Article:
This isn't Chicken Goujons

Source: This

This will use the funds raised to open a plant-based innovation centre in London

Meat alternative startup This is readying a crowdfunding campaign to raise a minimum of £2m as it aims to “accelerate growth rather than just staying alive”.

The “fake meat” startup, which produces pea and soy-based products such as its This Isn’t Bacon rashers and This Isn’t Chicken goujons, will launch publicly on Seedrs in early August. 

The raise will be made as a convertible loan note raise, offering a 20% discount on a future investment round – which will probably be in mid-2021 – co-founder Andy Shovel told The Grocer.

He added that if demand was “really high” the brand would consider overfunding past the initial £2m target.

The funds raised will be used to open a plant-based innovation centre in London, where food scientists, engineers and project managers will come together to accelerate NPD for the business. 

Shovel explained: “The plan is to make it so that once we have an idea for a new product, it is on the market as soon as possible, in a good case within three months.”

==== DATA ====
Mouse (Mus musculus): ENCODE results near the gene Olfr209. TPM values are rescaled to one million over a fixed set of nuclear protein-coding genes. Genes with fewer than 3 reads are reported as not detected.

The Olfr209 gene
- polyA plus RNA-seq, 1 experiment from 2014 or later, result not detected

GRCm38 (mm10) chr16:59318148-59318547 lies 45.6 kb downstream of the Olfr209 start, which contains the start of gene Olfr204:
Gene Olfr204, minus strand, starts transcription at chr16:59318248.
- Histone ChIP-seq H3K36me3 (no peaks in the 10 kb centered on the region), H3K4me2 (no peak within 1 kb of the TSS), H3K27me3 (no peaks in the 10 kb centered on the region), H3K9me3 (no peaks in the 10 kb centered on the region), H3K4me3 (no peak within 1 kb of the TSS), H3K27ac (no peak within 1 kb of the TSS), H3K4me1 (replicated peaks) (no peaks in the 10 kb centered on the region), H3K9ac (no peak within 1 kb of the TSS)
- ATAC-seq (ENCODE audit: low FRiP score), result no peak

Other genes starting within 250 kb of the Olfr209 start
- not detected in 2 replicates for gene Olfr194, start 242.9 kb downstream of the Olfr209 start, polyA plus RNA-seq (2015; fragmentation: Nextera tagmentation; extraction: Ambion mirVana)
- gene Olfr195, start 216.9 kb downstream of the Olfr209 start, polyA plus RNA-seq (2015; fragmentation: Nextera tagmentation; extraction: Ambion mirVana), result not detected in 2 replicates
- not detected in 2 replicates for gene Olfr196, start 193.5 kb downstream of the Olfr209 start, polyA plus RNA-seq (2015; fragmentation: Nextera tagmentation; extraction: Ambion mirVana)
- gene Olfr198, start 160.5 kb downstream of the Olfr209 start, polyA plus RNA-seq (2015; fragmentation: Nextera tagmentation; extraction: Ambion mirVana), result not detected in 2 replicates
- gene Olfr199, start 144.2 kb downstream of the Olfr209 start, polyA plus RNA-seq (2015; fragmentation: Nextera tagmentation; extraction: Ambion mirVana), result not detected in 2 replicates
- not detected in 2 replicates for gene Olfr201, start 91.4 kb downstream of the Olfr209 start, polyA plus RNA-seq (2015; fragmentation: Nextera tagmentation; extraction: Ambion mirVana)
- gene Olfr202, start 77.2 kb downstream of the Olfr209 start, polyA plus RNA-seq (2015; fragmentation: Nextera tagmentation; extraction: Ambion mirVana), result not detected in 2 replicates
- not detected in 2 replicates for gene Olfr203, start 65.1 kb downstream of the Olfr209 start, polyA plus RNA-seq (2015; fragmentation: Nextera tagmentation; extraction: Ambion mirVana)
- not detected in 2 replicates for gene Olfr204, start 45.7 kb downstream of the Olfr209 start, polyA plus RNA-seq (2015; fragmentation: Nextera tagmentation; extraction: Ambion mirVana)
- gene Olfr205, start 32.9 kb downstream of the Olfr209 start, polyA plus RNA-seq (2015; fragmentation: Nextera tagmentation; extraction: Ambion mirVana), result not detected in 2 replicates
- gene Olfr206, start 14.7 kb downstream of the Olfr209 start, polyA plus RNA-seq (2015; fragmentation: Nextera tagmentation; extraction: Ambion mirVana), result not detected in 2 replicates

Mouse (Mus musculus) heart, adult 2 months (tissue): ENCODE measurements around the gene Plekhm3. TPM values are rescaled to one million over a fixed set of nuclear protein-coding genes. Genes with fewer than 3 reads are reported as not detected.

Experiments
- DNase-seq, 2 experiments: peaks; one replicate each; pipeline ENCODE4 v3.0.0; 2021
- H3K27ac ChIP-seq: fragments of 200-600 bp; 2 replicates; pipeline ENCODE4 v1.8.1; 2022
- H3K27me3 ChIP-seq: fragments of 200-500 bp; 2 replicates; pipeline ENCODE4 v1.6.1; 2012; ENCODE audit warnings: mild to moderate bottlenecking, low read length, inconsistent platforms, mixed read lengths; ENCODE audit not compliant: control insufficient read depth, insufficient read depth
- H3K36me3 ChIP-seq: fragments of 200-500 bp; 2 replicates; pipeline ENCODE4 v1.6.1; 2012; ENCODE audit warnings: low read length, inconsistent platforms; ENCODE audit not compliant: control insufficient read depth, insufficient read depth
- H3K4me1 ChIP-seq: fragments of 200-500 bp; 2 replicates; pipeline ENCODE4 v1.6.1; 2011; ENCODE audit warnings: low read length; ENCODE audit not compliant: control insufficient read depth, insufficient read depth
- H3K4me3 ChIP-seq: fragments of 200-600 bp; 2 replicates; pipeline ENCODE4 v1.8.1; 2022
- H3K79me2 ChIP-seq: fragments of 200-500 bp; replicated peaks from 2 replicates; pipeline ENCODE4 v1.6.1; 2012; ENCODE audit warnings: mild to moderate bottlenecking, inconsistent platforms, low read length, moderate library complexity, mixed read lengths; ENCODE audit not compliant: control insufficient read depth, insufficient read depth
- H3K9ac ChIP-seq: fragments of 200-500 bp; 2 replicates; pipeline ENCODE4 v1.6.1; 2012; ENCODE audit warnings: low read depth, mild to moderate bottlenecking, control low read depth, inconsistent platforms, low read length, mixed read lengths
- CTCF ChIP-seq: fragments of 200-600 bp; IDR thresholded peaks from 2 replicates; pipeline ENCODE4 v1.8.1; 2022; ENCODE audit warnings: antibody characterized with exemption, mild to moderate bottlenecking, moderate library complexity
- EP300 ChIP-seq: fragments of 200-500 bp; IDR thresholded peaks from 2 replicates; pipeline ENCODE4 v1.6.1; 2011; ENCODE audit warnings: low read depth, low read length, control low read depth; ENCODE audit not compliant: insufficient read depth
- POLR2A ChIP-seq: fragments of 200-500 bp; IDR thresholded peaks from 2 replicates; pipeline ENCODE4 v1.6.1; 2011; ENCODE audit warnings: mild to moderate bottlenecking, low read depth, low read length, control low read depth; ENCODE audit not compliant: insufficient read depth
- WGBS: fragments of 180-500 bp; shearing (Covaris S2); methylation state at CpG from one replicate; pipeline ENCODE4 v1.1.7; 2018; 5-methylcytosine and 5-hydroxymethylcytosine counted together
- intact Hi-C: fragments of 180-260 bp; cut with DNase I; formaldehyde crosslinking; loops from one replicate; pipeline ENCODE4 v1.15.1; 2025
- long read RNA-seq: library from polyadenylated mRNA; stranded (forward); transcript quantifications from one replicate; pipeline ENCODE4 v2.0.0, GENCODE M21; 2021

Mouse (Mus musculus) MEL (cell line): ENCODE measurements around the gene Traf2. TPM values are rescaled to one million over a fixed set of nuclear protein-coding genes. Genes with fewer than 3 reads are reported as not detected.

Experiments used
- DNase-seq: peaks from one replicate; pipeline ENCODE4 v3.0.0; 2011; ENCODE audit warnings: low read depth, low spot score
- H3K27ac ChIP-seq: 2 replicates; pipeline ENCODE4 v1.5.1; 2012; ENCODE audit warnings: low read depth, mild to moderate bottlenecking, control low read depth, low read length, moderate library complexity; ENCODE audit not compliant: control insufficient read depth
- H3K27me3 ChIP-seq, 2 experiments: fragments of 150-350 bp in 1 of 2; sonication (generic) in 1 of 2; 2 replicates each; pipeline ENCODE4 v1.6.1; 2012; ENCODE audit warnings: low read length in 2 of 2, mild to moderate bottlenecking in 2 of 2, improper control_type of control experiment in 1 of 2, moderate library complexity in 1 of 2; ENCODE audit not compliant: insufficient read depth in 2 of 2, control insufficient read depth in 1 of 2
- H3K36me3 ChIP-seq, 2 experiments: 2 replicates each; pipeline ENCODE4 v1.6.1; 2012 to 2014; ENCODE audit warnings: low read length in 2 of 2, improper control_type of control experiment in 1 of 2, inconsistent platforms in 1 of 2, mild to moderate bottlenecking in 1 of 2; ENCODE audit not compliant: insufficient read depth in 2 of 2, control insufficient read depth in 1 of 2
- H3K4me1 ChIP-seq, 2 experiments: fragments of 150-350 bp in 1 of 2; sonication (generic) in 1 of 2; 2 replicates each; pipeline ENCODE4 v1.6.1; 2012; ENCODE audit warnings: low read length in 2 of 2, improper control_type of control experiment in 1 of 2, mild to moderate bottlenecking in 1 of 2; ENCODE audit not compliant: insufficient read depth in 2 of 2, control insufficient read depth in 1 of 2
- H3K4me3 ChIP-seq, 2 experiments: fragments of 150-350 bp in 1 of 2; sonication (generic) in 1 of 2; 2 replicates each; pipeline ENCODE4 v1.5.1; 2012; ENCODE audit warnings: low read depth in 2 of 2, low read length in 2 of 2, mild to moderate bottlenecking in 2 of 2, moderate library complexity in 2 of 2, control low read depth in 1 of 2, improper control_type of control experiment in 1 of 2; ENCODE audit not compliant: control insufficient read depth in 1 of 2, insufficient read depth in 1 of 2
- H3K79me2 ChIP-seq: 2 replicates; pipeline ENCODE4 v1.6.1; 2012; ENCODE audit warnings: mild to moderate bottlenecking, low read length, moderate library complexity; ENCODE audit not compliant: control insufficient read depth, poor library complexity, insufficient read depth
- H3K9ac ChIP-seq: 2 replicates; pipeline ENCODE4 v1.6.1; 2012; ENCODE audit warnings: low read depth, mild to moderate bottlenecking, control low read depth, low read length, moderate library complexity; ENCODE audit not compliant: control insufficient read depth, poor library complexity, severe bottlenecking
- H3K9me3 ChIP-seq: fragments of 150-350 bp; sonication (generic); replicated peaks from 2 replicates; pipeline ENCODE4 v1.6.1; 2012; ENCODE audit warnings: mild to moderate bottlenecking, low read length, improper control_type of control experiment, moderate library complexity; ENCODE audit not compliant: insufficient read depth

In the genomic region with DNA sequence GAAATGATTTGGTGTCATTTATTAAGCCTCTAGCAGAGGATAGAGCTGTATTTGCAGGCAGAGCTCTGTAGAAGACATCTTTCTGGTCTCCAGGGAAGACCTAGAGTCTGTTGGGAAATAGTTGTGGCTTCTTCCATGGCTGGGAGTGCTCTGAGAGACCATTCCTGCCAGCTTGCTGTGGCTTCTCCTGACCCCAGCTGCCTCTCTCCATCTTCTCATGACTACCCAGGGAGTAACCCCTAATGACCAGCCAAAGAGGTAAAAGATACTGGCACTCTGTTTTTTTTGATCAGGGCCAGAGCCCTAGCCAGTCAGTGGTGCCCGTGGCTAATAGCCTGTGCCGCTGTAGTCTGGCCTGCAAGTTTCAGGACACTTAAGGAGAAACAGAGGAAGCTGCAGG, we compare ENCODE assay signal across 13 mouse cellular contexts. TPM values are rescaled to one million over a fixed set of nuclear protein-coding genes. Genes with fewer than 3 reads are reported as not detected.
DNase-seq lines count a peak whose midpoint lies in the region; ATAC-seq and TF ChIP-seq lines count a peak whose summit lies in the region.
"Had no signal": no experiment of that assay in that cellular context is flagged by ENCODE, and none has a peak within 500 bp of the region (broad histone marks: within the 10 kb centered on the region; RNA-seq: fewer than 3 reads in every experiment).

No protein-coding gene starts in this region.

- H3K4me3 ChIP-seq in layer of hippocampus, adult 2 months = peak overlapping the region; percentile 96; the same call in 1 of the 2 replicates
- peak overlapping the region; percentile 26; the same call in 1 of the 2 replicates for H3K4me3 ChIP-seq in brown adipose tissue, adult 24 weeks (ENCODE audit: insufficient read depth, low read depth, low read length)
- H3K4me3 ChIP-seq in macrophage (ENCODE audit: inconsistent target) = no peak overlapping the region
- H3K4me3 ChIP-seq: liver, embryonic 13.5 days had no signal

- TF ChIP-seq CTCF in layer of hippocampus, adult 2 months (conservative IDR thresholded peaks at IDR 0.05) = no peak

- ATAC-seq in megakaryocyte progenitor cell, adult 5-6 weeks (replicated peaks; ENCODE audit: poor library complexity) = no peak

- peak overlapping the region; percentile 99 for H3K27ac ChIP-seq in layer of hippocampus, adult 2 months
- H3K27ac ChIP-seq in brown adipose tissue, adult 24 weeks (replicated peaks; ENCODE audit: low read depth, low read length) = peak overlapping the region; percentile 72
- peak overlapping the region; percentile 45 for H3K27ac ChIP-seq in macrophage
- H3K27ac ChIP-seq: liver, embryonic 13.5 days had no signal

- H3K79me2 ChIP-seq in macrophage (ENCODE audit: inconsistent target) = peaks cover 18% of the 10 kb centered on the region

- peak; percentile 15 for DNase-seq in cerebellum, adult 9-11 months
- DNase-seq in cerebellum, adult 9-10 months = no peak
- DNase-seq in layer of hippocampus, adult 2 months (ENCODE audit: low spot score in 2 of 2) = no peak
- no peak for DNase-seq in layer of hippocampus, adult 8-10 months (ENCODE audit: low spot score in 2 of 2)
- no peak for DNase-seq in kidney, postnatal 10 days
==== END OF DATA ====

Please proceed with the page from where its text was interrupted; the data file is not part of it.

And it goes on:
Further cash will be devoted to increase marketing spend and volume production to “keep up” with the retail growth experienced so far.

Having launched just over a year ago, This has been growing at pace. In its seventh month of trading – January or ‘Veganuary’ 2020 – monthly revenues amounted at around £370k.

In April, the company revealed it sold three million portions of its products since launching, growing at a compound rate of 35% month on month, to achieve total revenues since launch of over £3m.

This has already gained listings in over 2,000 stores including Tesco, Waitrose, Ocado and wholesaler Brakes. Two additional launches in “major” supermarkets have also been agreed for this year.

The coronavirus pandemic led to supermarket sales doubling between February and March as households ate more meals at home.

“The coronavirus outbreak has affected us mostly positively, which makes us really lucky because so many businesses are struggling,” Shovel added.

“The one negative is that our foodservice partners have mostly been either minimally trading or not trading at all, and we had a big pipeline and we were doing great volumes with them. 

“But the retail side of the business spiked, we have seen much bigger volumes and we have had a good reception from new retailers and I have the feeling that buyers are extra motivated to provide a really diversified range during this period when people are relying more on eating at home.”

Since 2018, This has raised £5.6m in VC funds, including a £4.7m round led by London-based fund Backed in January to scale up operations and keep up with growing demand for its products.